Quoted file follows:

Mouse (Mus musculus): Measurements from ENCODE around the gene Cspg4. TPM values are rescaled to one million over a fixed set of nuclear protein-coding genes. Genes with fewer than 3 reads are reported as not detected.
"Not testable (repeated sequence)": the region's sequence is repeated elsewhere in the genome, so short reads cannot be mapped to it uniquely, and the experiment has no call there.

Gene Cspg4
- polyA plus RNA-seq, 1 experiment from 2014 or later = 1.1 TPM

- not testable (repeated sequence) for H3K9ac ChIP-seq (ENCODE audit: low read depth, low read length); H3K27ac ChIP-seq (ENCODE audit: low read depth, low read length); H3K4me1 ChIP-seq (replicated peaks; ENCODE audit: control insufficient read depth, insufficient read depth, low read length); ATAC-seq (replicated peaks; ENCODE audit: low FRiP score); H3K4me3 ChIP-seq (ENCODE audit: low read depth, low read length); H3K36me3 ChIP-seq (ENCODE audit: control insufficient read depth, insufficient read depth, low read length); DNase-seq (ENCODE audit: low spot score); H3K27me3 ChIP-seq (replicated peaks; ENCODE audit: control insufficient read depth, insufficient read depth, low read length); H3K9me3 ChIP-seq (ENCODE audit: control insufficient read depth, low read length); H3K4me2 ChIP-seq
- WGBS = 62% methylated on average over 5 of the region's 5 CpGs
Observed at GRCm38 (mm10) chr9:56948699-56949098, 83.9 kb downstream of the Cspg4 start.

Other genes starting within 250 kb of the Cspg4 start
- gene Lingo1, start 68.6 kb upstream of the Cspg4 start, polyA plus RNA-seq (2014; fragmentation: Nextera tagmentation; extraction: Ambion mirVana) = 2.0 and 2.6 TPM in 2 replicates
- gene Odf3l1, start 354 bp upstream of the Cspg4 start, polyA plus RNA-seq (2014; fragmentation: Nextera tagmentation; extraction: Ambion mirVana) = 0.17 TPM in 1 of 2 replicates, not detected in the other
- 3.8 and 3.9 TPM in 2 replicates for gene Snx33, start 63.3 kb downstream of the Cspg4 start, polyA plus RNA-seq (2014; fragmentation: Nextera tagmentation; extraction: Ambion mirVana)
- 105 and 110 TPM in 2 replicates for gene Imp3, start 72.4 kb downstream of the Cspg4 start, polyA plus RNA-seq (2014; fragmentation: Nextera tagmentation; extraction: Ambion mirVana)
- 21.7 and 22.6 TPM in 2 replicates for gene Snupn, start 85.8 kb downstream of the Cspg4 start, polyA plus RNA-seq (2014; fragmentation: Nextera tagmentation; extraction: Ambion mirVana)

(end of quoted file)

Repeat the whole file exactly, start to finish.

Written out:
Mouse (Mus musculus): Measurements from ENCODE around the gene Cspg4. TPM values are rescaled to one million over a fixed set of nuclear protein-coding genes. Genes with fewer than 3 reads are reported as not detected.
"Not testable (repeated sequence)": the region's sequence is repeated elsewhere in the genome, so short reads cannot be mapped to it uniquely, and the experiment has no call there.

Gene Cspg4
- polyA plus RNA-seq, 1 experiment from 2014 or later = 1.1 TPM

- not testable (repeated sequence) for H3K9ac ChIP-seq (ENCODE audit: low read depth, low read length); H3K27ac ChIP-seq (ENCODE audit: low read depth, low read length); H3K4me1 ChIP-seq (replicated peaks; ENCODE audit: control insufficient read depth, insufficient read depth, low read length); ATAC-seq (replicated peaks; ENCODE audit: low FRiP score); H3K4me3 ChIP-seq (ENCODE audit: low read depth, low read length); H3K36me3 ChIP-seq (ENCODE audit: control insufficient read depth, insufficient read depth, low read length); DNase-seq (ENCODE audit: low spot score); H3K27me3 ChIP-seq (replicated peaks; ENCODE audit: control insufficient read depth, insufficient read depth, low read length); H3K9me3 ChIP-seq (ENCODE audit: control insufficient read depth, low read length); H3K4me2 ChIP-seq
- WGBS = 62% methylated on average over 5 of the region's 5 CpGs
Observed at GRCm38 (mm10) chr9:56948699-56949098, 83.9 kb downstream of the Cspg4 start.

Other genes starting within 250 kb of the Cspg4 start
- gene Lingo1, start 68.6 kb upstream of the Cspg4 start, polyA plus RNA-seq (2014; fragmentation: Nextera tagmentation; extraction: Ambion mirVana) = 2.0 and 2.6 TPM in 2 replicates
- gene Odf3l1, start 354 bp upstream of the Cspg4 start, polyA plus RNA-seq (2014; fragmentation: Nextera tagmentation; extraction: Ambion mirVana) = 0.17 TPM in 1 of 2 replicates, not detected in the other
- 3.8 and 3.9 TPM in 2 replicates for gene Snx33, start 63.3 kb downstream of the Cspg4 start, polyA plus RNA-seq (2014; fragmentation: Nextera tagmentation; extraction: Ambion mirVana)
- 105 and 110 TPM in 2 replicates for gene Imp3, start 72.4 kb downstream of the Cspg4 start, polyA plus RNA-seq (2014; fragmentation: Nextera tagmentation; extraction: Ambion mirVana)
- 21.7 and 22.6 TPM in 2 replicates for gene Snupn, start 85.8 kb downstream of the Cspg4 start, polyA plus RNA-seq (2014; fragmentation: Nextera tagmentation; extraction: Ambion mirVana)